As I mentioned in my last post, I am currently researching the life and times of William Thomas Stead. I must say it is proving quite the impossible task, simply because of the scope of this man’s interests and fads, and the marriage of such diverse genres of pursuit. His communications with the ghost of William Gladstone, and other distinguished politicians of the era, via Julia’s Bureau – an agency he established for communicant spirits – at the time attracted much curiosity, ridicule and even indignation. Newspapers of the day were as fascinated as they were scornful of his endeavours but still they faithfully scrutinised and hung upon his every word.
My recent communication with Lenora, the author of the outstanding blog The Haunted Palace (where the macabre and the supernatural are expertly researched and documented), expands on these incongruent and eccentric pursuits:- ‘WT Stead is a great character – my best friend’s father was for years the ‘official biographer’ of WT Stead, endorsed by the Stead family. Unfortunately he died before he could finish is biography. As a journalist in the late 19th/early 20th Century Stead was well placed to be in the centre of everything interesting going on. He was always viewed as a bit of a maverick, and his spiritual beliefs including his Julia’s Bureau work (messages transcribed from the dead Julia) did make some people think of him as a bit of a crackpot. He was fascinating man though.’
Below is an article from 1894 which outlines Stead’s proposal for the establishment of an ‘official’ Ghost Census, backed by evidence from his fellow researchers and supporters at the Psychical Research Society. It is the concept of the ‘Ghost Census Enumerators’, staff hired to collect and collate data on incidents of supernatural encounter that, for me, would make such fascinating and enthralling material for a radio play – perhaps even a television series! (Once again, my usual disclaimer applies: the article has been hand-typed by yours truly, and thus is prone to typo! Unfortunately I did not have a legion of Stead-esque staff to rely upon….:))
London, October 30, 1894.
Mr. Stead is always enthusiastic. In all that he touches the instinct of the born journalist predominates. Whatever fad of practical movement occupies his mind for the moment it is tamed to the utmost account in the production of copy. When Mr. Stead published ‘Ghost Stories’ a year or two ago people shook their heads ominously. But when be claimed to be what is called in the language of spiritualism, an automatic writing medium, and to have telepathic communications over long distances from a lady whose identity was concealed from the public under the mysterious name ‘X,’ there was a general idea that Mr. Stead’s enthusiasm in dealing with subjects of an occult character had thrown his mind off its balance. But he soon showed that whatever fascination these abstract questions possessed for him it in no way diminished his keen business capacity. In the nick of time he preserved the special character of the Review of Reviews by relegating occultism to a separate publication called ”Borderland,’ which has met with phenomenal success, every issue having been rapidly sold out.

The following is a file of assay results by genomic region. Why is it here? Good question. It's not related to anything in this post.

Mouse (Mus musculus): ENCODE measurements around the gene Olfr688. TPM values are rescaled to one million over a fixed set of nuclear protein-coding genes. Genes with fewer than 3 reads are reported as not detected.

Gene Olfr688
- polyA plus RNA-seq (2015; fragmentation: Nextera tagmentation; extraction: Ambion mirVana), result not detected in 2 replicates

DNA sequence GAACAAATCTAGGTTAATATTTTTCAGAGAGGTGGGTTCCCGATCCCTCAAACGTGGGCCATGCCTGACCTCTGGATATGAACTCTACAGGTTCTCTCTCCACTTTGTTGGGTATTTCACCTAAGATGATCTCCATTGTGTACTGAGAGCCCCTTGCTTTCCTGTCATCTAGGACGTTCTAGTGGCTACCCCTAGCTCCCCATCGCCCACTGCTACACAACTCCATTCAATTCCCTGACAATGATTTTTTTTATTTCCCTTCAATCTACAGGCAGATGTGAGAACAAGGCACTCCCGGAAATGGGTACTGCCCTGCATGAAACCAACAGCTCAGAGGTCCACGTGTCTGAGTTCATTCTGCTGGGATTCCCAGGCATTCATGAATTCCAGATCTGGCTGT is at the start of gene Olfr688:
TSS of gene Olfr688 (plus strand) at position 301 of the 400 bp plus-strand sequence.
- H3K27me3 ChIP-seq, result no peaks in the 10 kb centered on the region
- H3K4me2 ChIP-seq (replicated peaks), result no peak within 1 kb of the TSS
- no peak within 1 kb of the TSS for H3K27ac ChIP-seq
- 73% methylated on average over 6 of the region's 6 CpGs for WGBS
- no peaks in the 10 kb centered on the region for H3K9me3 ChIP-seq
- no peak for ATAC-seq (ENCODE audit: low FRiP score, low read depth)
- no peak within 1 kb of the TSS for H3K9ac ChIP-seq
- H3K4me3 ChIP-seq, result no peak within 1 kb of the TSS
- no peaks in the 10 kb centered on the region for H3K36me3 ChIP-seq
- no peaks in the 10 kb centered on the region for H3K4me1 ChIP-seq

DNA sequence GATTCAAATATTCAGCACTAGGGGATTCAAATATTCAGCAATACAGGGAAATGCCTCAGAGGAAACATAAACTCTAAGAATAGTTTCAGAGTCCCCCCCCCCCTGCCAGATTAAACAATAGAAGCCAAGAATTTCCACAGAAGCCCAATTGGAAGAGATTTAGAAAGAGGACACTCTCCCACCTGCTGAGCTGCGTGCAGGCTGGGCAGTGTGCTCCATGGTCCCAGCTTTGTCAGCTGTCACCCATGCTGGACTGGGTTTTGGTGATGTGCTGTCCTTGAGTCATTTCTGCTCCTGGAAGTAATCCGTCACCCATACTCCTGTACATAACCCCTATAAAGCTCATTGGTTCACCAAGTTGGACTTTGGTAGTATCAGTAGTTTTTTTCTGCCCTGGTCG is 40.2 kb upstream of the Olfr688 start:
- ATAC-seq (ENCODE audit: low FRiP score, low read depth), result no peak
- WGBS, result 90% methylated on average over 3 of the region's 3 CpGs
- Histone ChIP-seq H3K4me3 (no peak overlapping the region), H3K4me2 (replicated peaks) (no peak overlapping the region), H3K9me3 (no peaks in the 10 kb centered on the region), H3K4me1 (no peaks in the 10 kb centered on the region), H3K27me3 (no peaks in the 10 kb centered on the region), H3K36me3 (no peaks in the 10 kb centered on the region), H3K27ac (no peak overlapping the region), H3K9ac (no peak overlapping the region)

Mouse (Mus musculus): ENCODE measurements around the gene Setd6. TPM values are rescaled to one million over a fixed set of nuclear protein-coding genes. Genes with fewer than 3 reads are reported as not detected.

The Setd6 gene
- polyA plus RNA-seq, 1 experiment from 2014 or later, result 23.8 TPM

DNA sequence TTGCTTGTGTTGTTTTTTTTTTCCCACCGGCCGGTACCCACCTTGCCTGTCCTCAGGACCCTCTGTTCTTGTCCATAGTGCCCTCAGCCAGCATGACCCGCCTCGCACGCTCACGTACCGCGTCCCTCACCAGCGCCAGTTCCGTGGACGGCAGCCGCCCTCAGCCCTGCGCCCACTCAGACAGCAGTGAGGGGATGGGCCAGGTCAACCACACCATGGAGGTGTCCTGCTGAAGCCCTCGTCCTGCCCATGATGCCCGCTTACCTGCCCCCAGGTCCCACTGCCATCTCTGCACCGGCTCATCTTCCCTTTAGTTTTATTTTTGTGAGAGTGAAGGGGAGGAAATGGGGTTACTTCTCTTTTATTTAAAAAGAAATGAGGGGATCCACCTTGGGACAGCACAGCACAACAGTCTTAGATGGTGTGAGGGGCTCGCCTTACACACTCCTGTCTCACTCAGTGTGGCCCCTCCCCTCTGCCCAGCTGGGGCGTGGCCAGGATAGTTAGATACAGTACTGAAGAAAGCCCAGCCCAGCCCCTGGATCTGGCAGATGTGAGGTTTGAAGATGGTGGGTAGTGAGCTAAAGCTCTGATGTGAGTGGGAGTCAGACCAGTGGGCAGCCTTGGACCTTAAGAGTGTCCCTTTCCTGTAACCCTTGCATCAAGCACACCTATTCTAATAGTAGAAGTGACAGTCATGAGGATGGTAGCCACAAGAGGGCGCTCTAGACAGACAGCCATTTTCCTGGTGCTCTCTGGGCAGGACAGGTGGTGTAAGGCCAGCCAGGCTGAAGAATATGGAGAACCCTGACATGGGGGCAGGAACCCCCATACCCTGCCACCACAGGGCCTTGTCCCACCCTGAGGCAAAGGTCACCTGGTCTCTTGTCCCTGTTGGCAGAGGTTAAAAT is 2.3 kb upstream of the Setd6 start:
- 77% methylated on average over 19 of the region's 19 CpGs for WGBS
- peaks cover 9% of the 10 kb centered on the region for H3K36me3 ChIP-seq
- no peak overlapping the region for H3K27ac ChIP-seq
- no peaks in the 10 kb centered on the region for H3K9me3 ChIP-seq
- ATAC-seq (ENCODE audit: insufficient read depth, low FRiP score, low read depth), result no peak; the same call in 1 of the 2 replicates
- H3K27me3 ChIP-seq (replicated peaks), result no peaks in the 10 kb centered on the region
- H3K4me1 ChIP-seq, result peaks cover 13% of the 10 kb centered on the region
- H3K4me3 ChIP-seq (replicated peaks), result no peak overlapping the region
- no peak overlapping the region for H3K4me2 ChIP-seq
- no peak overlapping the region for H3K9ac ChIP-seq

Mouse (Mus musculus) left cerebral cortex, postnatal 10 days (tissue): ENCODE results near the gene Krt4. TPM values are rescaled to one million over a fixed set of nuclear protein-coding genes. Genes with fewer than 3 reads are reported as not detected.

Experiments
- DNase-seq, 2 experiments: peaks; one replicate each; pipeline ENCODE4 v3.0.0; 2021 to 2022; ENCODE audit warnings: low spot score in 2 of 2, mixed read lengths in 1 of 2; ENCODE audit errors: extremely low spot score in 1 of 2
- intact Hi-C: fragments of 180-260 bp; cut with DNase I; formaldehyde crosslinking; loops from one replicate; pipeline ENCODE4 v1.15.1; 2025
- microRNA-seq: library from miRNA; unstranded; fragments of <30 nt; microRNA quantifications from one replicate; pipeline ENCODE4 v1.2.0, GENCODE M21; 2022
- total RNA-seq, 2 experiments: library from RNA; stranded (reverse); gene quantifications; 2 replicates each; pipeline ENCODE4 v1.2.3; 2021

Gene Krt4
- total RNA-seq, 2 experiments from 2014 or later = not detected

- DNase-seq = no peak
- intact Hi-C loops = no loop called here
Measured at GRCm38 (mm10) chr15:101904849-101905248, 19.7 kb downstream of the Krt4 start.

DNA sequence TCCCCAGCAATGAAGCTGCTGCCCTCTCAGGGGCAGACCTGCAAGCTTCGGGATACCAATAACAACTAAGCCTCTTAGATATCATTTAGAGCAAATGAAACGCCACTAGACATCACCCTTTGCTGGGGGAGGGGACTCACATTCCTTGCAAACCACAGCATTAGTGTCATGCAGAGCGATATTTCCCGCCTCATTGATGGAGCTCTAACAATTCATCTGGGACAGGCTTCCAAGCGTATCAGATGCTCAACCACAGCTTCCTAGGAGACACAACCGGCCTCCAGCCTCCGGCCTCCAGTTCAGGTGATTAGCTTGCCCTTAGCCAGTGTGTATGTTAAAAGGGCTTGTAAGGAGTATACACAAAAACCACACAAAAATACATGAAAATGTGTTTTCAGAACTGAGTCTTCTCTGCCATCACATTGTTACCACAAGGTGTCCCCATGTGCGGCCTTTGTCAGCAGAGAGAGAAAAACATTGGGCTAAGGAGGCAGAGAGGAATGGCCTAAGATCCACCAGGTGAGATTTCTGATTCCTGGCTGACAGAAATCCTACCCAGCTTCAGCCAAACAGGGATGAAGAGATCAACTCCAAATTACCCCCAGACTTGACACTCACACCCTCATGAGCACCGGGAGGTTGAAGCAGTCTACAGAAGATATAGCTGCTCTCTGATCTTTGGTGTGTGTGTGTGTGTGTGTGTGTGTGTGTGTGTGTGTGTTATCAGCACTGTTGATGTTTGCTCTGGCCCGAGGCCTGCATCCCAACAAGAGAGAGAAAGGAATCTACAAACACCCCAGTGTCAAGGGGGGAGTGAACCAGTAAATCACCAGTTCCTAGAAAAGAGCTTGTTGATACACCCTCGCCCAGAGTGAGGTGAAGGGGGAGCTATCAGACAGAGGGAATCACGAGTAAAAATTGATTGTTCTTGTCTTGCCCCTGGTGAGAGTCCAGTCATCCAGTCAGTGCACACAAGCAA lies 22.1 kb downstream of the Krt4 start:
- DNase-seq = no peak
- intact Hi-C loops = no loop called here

In summing up, the results deducible from ‘Ghost Stories’ Mr. Stead suggested a ‘ghost census,’ a project which a few years ago would have been regarded as bordering very closely on the insane, but the suggestion was taken up by scientists and others, and the conclusions so far reached are summarised by Mr. Stead in The Westminster Gazette from the report of Professor Sidgewick’s committee on the census of hallucinations, which has occupied the time and attention of the Psychical Research Society for a period of six years. The main conclusion is that the continuity of the individual after death is ‘likely to be as firmly established and as universally accepted as any other fact in nature.’ In the report, which occupies 500 pages, of the August proceedings of the society, the conclusions are stated with extreme caution, the committee confining themselves to the statement that while the evidence is not conclusive, the cases recorded afford some argument for the continuity of psychical life, and the possibility of communication between the dead and the living, and that there is no absolute discontinuity at the change called ‘death’, or transition to a condition of complete isolation from earth life. In the evidence there are said to be many instances of fulfilment of promises to appear after death, as well as cases of apparitions where the fact of the death of the person was unknown to the witness.